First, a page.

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State balks at offshore oil plans

Massachusetts state and environmental officials are expected to decide this week whether to take legal action to try to block the federal sale of up to 6.3 million acres of tracts for oil and gas exploration in New England waters.

State officials say they will closely study US Interior Department plans for oil exploration near the rich Georges Bank fishing grounds before they decide whether to challenge the scheduled Sept. 26 lease sale in court.

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The action comes in the wake of the Interior Department's announcement Friday that disclosed for the first time the location of the tracts and the size of the area to be offered for potential oil and gas exploration.

State officials, environmentalists, and New England fishermen have expressed concern about the possible impact of oil exploration on the marine environment around Georges Bank, which is said to be one of the most productive fishing grounds in the world.

Last month Massachusetts Gov. Michael S. Dukakis (D) asked the Interior Department to exclude all proposed tracts in waters shallower than 400 meters, in order to protect the environment.

The Interior Department, because of Massachusetts' request and the concerns of other states, dropped 2.9 acres of shallow offshore sites from the lease sale. Nonetheless, several tracts in waters shallower than 400 meters were retained in the scheduled lease sale because they were determined to be of high interest to oil companies.

Interior Department officials view the fish vs. oil issue as a policy dilemma that necessitates balancing a state's environmental concerns with the nation's need to shore up domestic oil and gas reserves. The federal officials see oil exploration as a national security measure aimed at reducing American reliance on foreign energy supplies.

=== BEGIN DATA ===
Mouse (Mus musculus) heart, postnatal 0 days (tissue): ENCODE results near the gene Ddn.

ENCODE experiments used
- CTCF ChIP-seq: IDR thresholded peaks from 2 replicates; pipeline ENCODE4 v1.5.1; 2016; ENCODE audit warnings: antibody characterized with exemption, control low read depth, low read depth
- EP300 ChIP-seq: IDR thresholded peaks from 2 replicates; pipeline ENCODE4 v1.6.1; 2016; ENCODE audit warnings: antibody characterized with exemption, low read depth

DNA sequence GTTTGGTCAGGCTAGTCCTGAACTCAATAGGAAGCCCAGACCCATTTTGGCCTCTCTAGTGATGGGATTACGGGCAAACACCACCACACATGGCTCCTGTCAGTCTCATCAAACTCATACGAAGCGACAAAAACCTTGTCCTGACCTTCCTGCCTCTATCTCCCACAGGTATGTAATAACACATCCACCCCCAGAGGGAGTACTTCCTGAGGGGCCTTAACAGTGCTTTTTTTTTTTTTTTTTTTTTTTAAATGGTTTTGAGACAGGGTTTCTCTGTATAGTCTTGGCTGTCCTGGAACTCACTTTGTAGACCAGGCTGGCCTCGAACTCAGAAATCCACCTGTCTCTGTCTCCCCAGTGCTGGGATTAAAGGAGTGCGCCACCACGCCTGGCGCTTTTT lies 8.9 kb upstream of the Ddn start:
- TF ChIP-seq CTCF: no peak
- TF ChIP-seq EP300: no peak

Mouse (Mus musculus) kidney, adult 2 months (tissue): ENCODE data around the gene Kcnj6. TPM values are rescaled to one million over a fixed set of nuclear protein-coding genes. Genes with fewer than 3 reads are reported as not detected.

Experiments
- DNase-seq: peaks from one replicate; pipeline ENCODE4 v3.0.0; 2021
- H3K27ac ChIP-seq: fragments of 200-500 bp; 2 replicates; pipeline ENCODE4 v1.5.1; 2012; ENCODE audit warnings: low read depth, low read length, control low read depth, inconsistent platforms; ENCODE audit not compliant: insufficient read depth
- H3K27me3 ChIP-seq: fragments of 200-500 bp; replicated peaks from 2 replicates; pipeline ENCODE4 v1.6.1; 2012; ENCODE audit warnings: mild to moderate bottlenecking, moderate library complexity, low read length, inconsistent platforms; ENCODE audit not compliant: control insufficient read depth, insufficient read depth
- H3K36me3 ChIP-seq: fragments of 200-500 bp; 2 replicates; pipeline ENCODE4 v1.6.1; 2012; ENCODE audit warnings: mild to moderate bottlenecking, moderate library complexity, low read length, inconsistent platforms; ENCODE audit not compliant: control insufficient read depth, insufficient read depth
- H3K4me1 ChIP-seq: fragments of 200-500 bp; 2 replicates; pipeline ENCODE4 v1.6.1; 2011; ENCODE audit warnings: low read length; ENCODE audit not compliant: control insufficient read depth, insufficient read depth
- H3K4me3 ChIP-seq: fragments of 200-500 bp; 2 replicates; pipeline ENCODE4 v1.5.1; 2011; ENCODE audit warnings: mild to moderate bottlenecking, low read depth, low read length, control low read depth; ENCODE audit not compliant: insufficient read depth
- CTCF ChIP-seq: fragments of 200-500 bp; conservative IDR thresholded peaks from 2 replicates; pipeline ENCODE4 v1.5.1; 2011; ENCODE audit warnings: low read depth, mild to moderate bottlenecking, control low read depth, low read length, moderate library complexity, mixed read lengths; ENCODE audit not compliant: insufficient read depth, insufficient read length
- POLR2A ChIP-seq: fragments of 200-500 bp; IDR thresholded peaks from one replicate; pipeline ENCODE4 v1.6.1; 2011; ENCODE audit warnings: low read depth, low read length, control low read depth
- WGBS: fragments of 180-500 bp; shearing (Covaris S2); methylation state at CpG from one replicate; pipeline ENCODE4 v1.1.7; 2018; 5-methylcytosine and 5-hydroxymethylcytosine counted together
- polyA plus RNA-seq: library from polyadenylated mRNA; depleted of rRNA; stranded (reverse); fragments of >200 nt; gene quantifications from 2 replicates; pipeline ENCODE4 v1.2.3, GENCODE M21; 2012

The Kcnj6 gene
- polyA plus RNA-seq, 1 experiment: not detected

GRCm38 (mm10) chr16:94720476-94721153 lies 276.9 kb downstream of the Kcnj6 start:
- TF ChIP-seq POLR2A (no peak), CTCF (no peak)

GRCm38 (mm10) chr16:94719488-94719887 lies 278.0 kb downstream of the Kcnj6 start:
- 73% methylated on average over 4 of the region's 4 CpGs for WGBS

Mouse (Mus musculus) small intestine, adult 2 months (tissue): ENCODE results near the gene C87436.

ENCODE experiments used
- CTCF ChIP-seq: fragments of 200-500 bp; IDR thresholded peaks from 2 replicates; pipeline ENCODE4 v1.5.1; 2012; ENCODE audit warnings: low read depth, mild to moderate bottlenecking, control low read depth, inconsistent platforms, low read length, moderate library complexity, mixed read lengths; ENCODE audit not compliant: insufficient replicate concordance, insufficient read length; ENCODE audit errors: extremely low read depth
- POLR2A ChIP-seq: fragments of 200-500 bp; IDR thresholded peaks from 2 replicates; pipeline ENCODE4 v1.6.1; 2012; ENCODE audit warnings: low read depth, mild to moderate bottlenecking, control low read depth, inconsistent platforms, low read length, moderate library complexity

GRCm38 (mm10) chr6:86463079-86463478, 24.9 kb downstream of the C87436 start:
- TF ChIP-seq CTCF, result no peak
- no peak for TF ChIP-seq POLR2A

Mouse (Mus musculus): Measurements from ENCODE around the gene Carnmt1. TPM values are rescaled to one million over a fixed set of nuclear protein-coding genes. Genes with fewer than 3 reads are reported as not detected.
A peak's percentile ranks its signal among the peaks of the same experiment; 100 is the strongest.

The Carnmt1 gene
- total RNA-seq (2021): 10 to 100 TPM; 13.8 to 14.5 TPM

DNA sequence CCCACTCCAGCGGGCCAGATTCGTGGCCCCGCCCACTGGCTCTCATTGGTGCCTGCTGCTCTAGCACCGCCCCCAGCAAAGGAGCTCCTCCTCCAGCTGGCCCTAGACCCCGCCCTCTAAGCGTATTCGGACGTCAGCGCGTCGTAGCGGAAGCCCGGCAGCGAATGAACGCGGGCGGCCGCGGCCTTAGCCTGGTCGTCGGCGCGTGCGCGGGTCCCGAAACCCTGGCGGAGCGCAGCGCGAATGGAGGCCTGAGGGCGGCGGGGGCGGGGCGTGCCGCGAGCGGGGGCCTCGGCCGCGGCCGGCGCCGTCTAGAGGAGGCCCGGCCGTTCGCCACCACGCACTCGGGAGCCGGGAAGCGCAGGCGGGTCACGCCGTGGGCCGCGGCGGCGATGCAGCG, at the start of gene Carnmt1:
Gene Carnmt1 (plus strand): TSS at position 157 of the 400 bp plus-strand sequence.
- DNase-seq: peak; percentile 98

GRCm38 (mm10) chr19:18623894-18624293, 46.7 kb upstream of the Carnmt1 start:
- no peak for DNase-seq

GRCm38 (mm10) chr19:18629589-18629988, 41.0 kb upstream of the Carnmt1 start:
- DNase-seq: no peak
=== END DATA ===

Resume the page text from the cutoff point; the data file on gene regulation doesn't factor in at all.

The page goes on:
They also say there are no conclusive studies identifying adverse environmental impacts in the North Atlantic as a result of oil exploration work - a point the environmentalists concede.

But state officials and environmentalists are concerned that too much exploration proceeding too quickly might negatively affect the fragile marine ecosystem.

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''The area is so important for our fishing industry that every precaution that can be taken should be taken to ensure that no . . . harm comes of it,'' says Dukakis spokesman James Dorsey. ''The potential for a week's worth of gas and oil is a very small return for that kind of risk.''

''We are not totally opposed to oil drilling,'' says Dan Greenbaum of the Massachusetts Audubon Society. ''We would like steady, careful exploration - and careful monitoring - so that we can know the impact.''

The lease sale would be the second in New England waters. In December 1979, 660,000 offshore acres were offered, and more than half were leased. Since then, eight wells were drilled (all in water less than 400 meters deep), but none produced commercial quantities of oil or gas.

The Interior Department estimates the lease sale area may contain as much as 140 million barrels of crude oil and 3.1 trillion cubic feet of gas.

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